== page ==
Approaching 70: Remembering West Virginia

By Richard Mabey Jr.


In September, I’ll turn 70. In many ways, it is a most incredible milestone. From having done decades of research on my family heritage, I found out that my forefathers settled in what is now known as Lincoln Park, way back in the 1600’s. Here is a most interesting fact. Going back many generations, none of my forefathers ever made it to 80. So, I have become ever aware of the clicking of the clock and tearing of the pages of the calendar. 


I tend to write about my family heritage, of the years of growing up in old Lincoln Park, and of people who deeply touched my life. I don’t write much about my years of living alone in a small town in West Virginia, wherein I did my very best to maintain a small chiropractic practice. They were painful years. You see, back in the mid seventies to the early eighties, in a small town in West Virginia, I may as well have put up a sign that read, “Witch Doctor.” I don’t mean to sound harsh, but sadly, that is the painful truth.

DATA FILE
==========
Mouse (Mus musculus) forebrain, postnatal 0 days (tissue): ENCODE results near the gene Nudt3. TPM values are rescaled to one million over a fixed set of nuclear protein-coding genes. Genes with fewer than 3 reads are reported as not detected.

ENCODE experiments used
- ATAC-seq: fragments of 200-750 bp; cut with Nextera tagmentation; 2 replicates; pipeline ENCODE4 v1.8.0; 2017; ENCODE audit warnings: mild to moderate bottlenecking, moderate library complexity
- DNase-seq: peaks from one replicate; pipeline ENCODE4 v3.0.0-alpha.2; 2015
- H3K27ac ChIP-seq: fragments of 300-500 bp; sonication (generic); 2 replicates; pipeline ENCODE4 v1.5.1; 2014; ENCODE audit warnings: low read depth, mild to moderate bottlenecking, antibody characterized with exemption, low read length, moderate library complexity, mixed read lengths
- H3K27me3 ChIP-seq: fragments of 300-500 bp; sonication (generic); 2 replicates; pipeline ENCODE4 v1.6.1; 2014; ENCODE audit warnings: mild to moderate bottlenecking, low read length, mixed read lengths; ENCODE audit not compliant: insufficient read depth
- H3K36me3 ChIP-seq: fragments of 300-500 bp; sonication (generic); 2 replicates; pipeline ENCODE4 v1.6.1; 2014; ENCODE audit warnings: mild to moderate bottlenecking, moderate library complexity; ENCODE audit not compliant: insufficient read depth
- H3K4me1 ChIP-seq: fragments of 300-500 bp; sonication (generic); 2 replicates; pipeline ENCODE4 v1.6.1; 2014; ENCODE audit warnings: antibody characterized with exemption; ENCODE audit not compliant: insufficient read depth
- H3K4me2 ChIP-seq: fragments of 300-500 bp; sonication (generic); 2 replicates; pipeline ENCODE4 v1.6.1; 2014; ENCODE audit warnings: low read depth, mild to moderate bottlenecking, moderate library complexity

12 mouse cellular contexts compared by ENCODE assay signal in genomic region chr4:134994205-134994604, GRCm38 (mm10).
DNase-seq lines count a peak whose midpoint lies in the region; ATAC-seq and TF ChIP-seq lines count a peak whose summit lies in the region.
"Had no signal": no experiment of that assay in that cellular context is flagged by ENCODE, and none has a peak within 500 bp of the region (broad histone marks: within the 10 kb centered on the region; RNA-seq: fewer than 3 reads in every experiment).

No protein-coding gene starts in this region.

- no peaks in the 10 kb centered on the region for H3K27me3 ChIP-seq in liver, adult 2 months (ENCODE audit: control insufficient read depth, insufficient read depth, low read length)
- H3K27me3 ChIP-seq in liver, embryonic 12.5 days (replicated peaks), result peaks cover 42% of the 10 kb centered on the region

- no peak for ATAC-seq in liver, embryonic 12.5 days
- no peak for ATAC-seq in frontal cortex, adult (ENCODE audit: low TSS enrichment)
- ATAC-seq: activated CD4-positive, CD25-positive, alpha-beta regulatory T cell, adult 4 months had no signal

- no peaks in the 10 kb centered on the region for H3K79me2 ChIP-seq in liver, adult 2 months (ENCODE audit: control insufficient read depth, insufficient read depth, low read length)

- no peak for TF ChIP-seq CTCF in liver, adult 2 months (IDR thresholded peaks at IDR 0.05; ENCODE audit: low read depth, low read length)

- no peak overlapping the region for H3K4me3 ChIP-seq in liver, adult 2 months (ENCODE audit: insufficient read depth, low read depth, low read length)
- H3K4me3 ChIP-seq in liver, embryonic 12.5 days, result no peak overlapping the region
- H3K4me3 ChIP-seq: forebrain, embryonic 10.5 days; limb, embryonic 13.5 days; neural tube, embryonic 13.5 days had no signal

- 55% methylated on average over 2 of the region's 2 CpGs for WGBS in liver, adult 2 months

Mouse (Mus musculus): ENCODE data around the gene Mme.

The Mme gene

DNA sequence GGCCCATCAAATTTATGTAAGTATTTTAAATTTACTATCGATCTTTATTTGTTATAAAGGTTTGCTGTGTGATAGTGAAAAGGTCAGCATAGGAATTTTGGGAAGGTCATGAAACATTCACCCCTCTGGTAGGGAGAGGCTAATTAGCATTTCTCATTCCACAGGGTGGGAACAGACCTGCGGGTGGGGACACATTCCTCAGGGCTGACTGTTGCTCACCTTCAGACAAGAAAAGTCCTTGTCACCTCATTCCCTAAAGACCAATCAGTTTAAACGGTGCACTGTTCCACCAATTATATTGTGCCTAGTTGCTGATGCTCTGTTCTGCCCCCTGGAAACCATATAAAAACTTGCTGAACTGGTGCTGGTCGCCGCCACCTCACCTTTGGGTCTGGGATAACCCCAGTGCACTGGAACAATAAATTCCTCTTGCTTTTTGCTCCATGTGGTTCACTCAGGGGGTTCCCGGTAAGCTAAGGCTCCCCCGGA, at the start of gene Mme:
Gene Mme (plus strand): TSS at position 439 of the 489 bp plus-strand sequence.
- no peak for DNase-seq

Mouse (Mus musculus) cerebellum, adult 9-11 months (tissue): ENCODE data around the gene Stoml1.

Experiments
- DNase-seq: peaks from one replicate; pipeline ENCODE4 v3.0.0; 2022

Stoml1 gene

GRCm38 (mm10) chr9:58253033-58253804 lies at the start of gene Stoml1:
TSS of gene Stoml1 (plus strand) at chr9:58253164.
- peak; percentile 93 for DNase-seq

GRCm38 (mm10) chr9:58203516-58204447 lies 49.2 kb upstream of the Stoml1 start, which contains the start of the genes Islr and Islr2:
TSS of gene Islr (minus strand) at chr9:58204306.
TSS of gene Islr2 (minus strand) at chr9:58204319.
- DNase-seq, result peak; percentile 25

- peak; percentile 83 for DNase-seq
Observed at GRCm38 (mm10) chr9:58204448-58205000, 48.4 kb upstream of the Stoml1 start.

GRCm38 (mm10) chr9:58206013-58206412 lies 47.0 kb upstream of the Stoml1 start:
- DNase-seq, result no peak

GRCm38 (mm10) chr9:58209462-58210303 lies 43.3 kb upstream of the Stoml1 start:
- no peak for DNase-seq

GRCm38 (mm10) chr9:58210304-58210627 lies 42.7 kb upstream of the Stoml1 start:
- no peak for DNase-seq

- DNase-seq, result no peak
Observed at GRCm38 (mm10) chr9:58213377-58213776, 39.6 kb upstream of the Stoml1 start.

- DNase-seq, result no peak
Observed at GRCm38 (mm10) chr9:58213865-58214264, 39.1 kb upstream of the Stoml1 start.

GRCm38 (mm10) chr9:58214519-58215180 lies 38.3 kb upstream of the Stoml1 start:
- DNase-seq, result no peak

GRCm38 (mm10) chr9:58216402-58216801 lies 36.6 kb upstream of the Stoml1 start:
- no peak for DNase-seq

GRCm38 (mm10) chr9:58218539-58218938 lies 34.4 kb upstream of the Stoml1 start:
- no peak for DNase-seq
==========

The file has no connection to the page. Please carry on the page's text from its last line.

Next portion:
There was a time when there was a great prejudice against chiropractic, sadly it was headed by the well meaning, buy poorly misdirected leaders of the established medical profession. I don’t write those words with malice and bad feelings, but rather as facing a cold, hard historical fact. 


A very close friend of mine, whom I have known for many years, suggested that I should write about those years of struggle, the years of counting pennies, the years of a certain loneliness. In many ways, my failure to make it as a chiropractor in that little town in West Virginia, was actually one of my greatest successes. 


Each and every one of us knows deep within the chambers of their heart that they hold the key to their own fate and destiny. Struggles can be looked upon as a means to feel sorry for yourself, to look with envy at those who have all so much while we are faced with living on hot dogs and beans as a dietary mainstay. Or, we can look at our times of struggle as a precious gift that gave us the opportunity to grow and become stronger and dig deeper to find faith in God. 


The West Virginia Years as I now call them were the some of the toughest times of my life. But along the path of that journey in time, I did come to meet and know some very kind people. And, sadly, I came to know some very cruel and mean-spirited people. 


This is a most painful, but still inspiring, memory of my life. It has been very hard to face square on, let alone write about it. Now, at the age of 69, I have found the courage and strength to revisit that time of hard challenges, a certain loneliness, a devastating heartbreak, and a struggle that only strengthened me in heart, mind and soul. 


In the next few montths, that lie ahead, I will share this heart warming story with you.  


Richard Mabey Jr. is a freelance writer. He can be reached at

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